Saturday, February 25, 2012

Screening Notes #10


Luck (Episode 1 and 2) (2012): A beautiful case study of why I do not watch episodic dramatic television much is Luck, a new HBO horse-racing show which has so far produced two episodes, the first of which is directed by Michael Mann and the second of which is directed by hired hand Terry George, the generically hacky director behind Hotel Rwanda and Reservation Road. Mann brings his characteristic visual flair to the first episode and incidentally introduces a serious digital video language to the realm of television. He continues on the controversial aesthetic paths taken in Collateral, Miami Vice, and Public Enemies - disorienting use of wide angle lenses, unstable, impressionistic staging, downplaying of dialogue in favor of telling body language and facial contortion, distinctly digital rendering of speed and velocity, and general embrace of the industry's cinematographic no-nos. As a result, there's something genuinely exciting and unpredictable about the first episode of Luck. But, as is the trend in television, directorial duties are tossed around to others who attempt to replicate the established style of the show. It's not that the second episode is bad television, per se, just that it's routinely ordinary and unmemorable television defined by the claustrophobic-long-lens-character-drama so commonly accepted as the only way to make dramatic television. Milch's dialogue is sharp, especially given its subcultural specificity, but he needs Mann's unique audiovisual instinct and skill with male actors to make Luck something that is worth the effort to continue watching.

Skinflick (2002): Thorsten Fleisch's seven-minute experimental short Skinflick is an unapologetically surface-oriented film, studying the surfaces of the human body, those of celluloid, those of the camera, and those of light, as well as those of all the mysterious shapes and forms arising from Fleisch's abstracted imagery and relentless editing. Using dichotomous cinematographic methods (direct contact with film, conventional shooting, optical printing) that frustrate the urge to compartmentalize the very nature of film production, Fleisch's film presents an assault of close-up footage of skin set to an unnerving soundtrack of distorted rubbing and scratching. About halfway through, Fleisch slows the montage to reveal a perfectly "legible" image of human skin only to rapidly undermine that sense of foundation and comprehension. Suddenly, his shots begin to take on a life of their own, resembling caves, waves, mountains, snakes, and spiraling vortexes. It's a brilliant interrogation of visual perception and the short distance between familiarity and revulsion.

Four Nights of a Dreamer (1971): Most Robert Bresson films feel like entirely one-of-a-kind works that could have come only from him. Situated between the melodramatic heaviness of Mouchette and Une Femme Douce on one side and the philosophical starkness of Lancelot du Lac and The Devil, Probably on the other, Four Nights of a Dreamer is a comparatively straightforward romantic comedy, and the shift in genre seems to have provoked a rare quality of intertextuality (probably most of which is unintentional) in Bresson's work. The film's naïve romanticism, presented with arid restraint, is the logical seed of a number of future trajectories: the deadpan comedies of Wes Anderson, the swoony European romance of Linklater's Before Sunrise/Sunset series, the detached inquiry into the nature of desire revealed in Jose Luis Guerin's In the City of Sylvia, among other things. But there's also Rohmer, Truffaut, even Godard in here somewhere, all of which is to say it's a fascinating film.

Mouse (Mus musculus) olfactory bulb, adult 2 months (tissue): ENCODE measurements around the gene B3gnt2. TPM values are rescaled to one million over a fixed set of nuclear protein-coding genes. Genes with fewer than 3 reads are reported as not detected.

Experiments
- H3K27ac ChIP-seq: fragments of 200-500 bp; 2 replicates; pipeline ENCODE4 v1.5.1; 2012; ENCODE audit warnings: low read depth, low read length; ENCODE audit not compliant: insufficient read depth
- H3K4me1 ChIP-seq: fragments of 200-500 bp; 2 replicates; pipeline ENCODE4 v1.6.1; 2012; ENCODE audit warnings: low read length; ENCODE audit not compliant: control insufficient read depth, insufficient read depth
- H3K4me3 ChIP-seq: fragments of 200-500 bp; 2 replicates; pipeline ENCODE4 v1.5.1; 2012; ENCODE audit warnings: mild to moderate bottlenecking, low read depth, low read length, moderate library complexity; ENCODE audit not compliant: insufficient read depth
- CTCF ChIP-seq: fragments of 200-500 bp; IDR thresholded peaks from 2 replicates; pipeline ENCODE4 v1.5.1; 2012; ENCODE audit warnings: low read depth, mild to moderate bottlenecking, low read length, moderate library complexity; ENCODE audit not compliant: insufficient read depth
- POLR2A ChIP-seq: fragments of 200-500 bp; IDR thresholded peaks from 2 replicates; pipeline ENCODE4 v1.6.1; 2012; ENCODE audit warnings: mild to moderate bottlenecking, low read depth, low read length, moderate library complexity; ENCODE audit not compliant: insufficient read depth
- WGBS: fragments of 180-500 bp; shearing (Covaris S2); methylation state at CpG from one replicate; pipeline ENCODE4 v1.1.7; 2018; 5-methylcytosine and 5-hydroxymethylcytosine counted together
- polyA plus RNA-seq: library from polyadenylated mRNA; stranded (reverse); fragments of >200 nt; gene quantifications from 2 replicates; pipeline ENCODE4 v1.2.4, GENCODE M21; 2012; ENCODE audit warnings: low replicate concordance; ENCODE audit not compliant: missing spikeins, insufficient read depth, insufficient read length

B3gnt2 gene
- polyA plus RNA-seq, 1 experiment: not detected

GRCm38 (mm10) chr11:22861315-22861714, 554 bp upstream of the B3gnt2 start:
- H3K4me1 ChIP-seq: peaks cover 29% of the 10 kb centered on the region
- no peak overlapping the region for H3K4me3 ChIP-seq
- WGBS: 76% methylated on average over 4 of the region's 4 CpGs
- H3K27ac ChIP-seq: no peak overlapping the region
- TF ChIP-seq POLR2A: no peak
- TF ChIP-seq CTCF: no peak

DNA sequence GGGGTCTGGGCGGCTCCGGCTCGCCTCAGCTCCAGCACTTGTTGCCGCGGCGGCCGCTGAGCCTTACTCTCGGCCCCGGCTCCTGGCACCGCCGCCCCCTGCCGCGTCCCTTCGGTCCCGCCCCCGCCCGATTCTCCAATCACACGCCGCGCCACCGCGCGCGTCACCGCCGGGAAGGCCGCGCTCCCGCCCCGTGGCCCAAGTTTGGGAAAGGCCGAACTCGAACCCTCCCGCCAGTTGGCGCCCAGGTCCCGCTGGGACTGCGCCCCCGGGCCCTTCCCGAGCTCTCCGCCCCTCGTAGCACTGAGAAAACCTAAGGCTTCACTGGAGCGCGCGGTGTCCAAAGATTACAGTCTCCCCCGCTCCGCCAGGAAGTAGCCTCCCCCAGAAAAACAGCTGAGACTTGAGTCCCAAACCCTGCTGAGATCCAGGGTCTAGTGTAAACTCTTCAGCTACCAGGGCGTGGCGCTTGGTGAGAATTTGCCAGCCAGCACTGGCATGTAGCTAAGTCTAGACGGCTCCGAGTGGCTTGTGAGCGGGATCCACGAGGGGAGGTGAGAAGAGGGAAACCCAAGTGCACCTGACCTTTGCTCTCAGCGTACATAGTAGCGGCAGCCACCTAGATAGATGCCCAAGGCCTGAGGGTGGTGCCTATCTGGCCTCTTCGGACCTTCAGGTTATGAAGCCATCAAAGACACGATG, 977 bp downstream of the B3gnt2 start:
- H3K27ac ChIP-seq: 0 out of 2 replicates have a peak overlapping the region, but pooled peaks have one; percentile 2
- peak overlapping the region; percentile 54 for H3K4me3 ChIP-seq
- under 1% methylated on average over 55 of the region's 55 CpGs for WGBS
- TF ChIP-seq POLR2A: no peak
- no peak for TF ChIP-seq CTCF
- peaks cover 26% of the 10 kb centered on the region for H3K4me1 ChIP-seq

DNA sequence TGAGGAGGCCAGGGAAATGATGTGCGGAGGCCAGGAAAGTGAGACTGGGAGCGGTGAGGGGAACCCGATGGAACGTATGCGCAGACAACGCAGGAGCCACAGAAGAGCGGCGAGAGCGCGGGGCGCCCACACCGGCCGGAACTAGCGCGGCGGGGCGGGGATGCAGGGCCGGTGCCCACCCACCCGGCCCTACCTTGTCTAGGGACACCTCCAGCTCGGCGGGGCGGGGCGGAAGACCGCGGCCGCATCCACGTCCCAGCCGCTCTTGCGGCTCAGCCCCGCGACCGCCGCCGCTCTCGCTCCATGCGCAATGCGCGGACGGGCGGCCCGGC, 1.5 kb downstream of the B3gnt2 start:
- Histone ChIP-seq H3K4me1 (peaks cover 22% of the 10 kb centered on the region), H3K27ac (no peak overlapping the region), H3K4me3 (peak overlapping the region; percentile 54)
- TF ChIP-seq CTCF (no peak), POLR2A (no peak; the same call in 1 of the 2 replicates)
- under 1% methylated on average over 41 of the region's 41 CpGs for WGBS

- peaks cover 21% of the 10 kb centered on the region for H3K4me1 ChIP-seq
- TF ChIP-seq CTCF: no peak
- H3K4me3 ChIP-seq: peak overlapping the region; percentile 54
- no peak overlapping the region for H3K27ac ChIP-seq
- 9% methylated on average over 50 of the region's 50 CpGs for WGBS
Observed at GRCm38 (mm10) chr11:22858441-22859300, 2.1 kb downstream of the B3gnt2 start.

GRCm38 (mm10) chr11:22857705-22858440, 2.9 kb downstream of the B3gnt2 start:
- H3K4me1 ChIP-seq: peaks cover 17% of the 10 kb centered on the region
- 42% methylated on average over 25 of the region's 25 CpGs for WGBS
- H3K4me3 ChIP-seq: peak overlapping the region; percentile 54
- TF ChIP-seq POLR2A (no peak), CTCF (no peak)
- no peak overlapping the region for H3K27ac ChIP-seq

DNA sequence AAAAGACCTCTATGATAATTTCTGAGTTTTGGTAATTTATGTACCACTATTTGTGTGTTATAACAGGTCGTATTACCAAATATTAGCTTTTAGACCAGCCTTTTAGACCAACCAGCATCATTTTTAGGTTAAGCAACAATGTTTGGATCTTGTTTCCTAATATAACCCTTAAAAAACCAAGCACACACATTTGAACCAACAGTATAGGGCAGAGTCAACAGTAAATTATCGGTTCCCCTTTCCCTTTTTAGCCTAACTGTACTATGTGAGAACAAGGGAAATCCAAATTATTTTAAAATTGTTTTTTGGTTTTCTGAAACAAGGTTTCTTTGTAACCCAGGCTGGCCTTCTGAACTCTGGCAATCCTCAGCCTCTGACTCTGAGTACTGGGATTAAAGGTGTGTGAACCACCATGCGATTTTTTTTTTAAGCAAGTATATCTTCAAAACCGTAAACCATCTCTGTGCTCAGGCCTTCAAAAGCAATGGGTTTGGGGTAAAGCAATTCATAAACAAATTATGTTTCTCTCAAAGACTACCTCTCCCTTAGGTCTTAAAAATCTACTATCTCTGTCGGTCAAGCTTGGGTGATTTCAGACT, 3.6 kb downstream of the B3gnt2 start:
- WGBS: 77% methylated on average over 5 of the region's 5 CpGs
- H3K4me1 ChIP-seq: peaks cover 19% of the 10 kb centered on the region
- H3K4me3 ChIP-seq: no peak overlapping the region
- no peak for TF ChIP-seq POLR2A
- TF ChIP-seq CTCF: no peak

Beats Being Dead (2011): Class warfare dominates in this tonally ambiguous made-for-TV drama directed by German filmmaker Christian Petzold, so much so that it overwhelms authenticity and narrative coherence. Beats Being Dead is part of a tripartite project (other entries are by Dominik Graf and Christoph Hochhäusler) that ostensibly riffs on the same overarching narrative in a small German community, but it's hard to imagine even a larger episodic design lending an air of thematic, dramatic, or aesthetic satisfaction to this sterile dirge about the unlikely romantic relationship of a lower-class Bosnian refugee and a higher-class hospital worker. Petzold's oppressive message - that the rigid borders of class contain individuals and suffocate personal desires - weighs gloomily over the romance from point A (the boy's predatory pursuit of the girl) to point B (the boy's sudden and unconvincing abandonment of the girl in favor of a rich blonde), never allowing anything approaching emotional honesty or complexity to blossom. Toss in a ridiculously forced serial killer subplot that supplies some cheap scares at the end and Beats Being Dead is not only offensive but laughable.

Bergman Island (2004): It was raining the other day and there was a bitter chill in the air, so I thought it best to ignore the pressing work before me and sit down with Ingmar for an hour and a half. It's the second time I've seen Bergman Island, yet its extraordinary simplicity and candidness felt completely new to me. Marie Nyreröd gained access to Bergman's life in his precious Fårö Island only a few years before his death, and the result is one of the most moving documentaries on a filmmaker out there, an essential firsthand look at the creative, personal, and social journey of a world-class director. Some of the archival footage here - an overexposed Bibi Andersson grinning wildly in 16mm on the beach used for The Seventh Seal's opening scene, a young Bergman greeting Victor Sjöström at the Svenska Filmindustri, in-depth glimpses of rehearsals at the Royal Dramatic Theatre - is invaluable, and Bergman's surprising openness is treated with minimal editorializing by Nyreröd and her crew.